Of the 15 participants, 9 of them felt that the Marketing and Research training provided within the course was the most beneficial for them.  The training on Business Start-up Ideas and Techniques came in a close second, with 5 of the participants stating that they found this to be the most helpful. 

When asked what their favorite part of the entire training course was, one of the participants said that it made them want to show more love.  A few of the participants wrote that their favorite parts of the training course were the activities that helped to reinforce the business training they had just received.  For the majority of the participants, however, it was the inclusion of a scriptural-based curriculum that stood out for them.  One of the scriptural passages that truly  spoke to the majority of participants was James 1:5 “If any of you lack wisdom, let him ask of God, that giveth to all men liberally, and upbraideth not; and it shall be given him.” (KJV) 

As I read through the survey results, I was struck by the sense of gratitude and hope for the future that the participants expressed in their responses.  There was one response in particular that really stood out to me as I read the completed surveys; it was an answer to the question of ‘ What was your favorite part of the training?’.  This participant wrote that their favorite part was the “idea that everyone has a legacy they leave behind”.  As I read that I realized, once again, how truly alike we all are.  We all have a legacy we leave behind and it is up to us to make sure the legacy we leave is one of goodness and hope.  

All photographs by Bob Ditty

 

Post Author: Kirsten Formea

Our Learning Center is OPEN!

Like so many others throughout the world, the closure of the schools in Uganda has been detrimental to the education and lives of our ROWAN children.  In February, we let you know about the plan we were putting into place to help bridge the educational gap for our children and families in Uganda.  Today, we get to share the exciting news that our Learning Center is now open!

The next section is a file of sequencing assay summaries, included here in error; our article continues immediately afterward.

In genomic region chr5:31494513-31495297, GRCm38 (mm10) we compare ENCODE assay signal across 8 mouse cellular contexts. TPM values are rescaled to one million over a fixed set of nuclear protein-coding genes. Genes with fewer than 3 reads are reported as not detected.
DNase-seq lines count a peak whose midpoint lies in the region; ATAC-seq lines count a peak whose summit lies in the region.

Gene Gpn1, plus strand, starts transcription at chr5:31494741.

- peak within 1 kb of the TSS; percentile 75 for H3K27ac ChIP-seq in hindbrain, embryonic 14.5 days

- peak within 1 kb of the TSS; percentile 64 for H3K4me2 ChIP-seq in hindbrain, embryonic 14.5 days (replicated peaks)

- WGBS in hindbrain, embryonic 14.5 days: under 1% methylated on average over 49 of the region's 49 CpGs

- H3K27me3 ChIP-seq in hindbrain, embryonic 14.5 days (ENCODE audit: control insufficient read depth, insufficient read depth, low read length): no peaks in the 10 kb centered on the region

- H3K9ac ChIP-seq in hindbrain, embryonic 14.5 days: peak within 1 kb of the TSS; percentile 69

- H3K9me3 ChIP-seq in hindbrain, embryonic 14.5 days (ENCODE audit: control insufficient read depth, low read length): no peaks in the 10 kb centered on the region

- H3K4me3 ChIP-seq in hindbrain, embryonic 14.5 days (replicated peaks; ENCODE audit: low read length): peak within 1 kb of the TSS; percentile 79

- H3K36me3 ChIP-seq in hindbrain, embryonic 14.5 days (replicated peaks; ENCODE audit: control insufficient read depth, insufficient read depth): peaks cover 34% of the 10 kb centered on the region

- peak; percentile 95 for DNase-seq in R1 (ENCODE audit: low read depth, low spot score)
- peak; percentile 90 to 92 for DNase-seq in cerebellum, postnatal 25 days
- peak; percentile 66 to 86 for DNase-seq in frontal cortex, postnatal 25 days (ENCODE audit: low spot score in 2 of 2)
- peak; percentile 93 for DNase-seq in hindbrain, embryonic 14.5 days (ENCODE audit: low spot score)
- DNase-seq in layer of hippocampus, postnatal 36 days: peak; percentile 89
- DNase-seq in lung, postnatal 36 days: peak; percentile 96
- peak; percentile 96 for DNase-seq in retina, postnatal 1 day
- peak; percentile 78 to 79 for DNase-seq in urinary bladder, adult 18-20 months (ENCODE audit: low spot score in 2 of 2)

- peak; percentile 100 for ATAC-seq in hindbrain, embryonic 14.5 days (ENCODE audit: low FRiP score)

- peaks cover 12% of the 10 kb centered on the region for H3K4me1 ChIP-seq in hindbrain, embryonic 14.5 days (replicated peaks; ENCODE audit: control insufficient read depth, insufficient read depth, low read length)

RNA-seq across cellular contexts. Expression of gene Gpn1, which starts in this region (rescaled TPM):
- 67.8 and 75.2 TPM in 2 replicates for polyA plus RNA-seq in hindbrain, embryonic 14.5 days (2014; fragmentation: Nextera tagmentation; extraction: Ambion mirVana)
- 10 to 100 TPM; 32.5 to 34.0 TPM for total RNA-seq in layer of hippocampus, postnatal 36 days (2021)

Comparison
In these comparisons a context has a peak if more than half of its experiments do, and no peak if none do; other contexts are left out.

We currently have 4 teachers working at the Learning Center and have different curriculums for each grade level.  In-person learning is done in groups based on grade level and these groups rotate weekly.  The children love being able to be with their friends and teachers again!  They also have the added excitement of being picked up for school in the ROWAN bus – a bus just for them.  

 

In addition to the in-person learning each week, students at the Learning Center are given assignments to work on at home.  Rowan staff are making follow-up visits to the student’s homes to help ensure that they are getting their assignments completed.  We are also working hard to give the families the tools they need to be able to support and help their students at home.  

 

Our Learning Center is the result of love in action and the joy we see in the eyes of the children who attend each day is a beautiful sight to see.

Post Author: Kirsten Formea